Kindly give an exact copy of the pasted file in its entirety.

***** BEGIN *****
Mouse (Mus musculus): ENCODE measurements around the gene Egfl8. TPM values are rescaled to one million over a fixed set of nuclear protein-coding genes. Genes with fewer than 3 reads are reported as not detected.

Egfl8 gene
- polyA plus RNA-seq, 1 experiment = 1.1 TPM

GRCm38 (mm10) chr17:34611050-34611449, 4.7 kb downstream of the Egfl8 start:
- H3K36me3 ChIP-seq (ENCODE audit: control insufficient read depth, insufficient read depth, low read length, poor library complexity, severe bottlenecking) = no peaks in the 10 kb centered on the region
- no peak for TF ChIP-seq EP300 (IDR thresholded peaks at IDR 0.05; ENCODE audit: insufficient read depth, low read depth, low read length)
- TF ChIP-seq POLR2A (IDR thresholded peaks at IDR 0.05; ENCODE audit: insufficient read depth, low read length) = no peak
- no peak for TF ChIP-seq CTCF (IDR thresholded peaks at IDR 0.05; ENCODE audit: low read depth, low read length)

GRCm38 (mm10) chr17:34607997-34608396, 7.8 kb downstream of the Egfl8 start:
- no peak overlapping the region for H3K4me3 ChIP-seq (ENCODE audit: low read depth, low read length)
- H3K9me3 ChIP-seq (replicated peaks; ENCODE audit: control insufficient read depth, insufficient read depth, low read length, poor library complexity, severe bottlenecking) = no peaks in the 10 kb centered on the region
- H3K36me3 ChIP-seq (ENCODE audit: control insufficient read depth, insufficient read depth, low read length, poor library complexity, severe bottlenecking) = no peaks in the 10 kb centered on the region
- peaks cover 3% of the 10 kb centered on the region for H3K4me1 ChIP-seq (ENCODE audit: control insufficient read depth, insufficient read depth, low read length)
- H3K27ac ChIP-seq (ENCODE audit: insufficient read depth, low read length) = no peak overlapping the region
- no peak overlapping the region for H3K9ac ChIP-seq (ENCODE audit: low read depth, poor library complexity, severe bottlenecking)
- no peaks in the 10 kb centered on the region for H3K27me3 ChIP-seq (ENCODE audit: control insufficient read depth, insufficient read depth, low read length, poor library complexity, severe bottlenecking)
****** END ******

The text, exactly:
Mouse (Mus musculus): ENCODE measurements around the gene Egfl8. TPM values are rescaled to one million over a fixed set of nuclear protein-coding genes. Genes with fewer than 3 reads are reported as not detected.

Egfl8 gene
- polyA plus RNA-seq, 1 experiment = 1.1 TPM

GRCm38 (mm10) chr17:34611050-34611449, 4.7 kb downstream of the Egfl8 start:
- H3K36me3 ChIP-seq (ENCODE audit: control insufficient read depth, insufficient read depth, low read length, poor library complexity, severe bottlenecking) = no peaks in the 10 kb centered on the region
- no peak for TF ChIP-seq EP300 (IDR thresholded peaks at IDR 0.05; ENCODE audit: insufficient read depth, low read depth, low read length)
- TF ChIP-seq POLR2A (IDR thresholded peaks at IDR 0.05; ENCODE audit: insufficient read depth, low read length) = no peak
- no peak for TF ChIP-seq CTCF (IDR thresholded peaks at IDR 0.05; ENCODE audit: low read depth, low read length)

GRCm38 (mm10) chr17:34607997-34608396, 7.8 kb downstream of the Egfl8 start:
- no peak overlapping the region for H3K4me3 ChIP-seq (ENCODE audit: low read depth, low read length)
- H3K9me3 ChIP-seq (replicated peaks; ENCODE audit: control insufficient read depth, insufficient read depth, low read length, poor library complexity, severe bottlenecking) = no peaks in the 10 kb centered on the region
- H3K36me3 ChIP-seq (ENCODE audit: control insufficient read depth, insufficient read depth, low read length, poor library complexity, severe bottlenecking) = no peaks in the 10 kb centered on the region
- peaks cover 3% of the 10 kb centered on the region for H3K4me1 ChIP-seq (ENCODE audit: control insufficient read depth, insufficient read depth, low read length)
- H3K27ac ChIP-seq (ENCODE audit: insufficient read depth, low read length) = no peak overlapping the region
- no peak overlapping the region for H3K9ac ChIP-seq (ENCODE audit: low read depth, poor library complexity, severe bottlenecking)
- no peaks in the 10 kb centered on the region for H3K27me3 ChIP-seq (ENCODE audit: control insufficient read depth, insufficient read depth, low read length, poor library complexity, severe bottlenecking)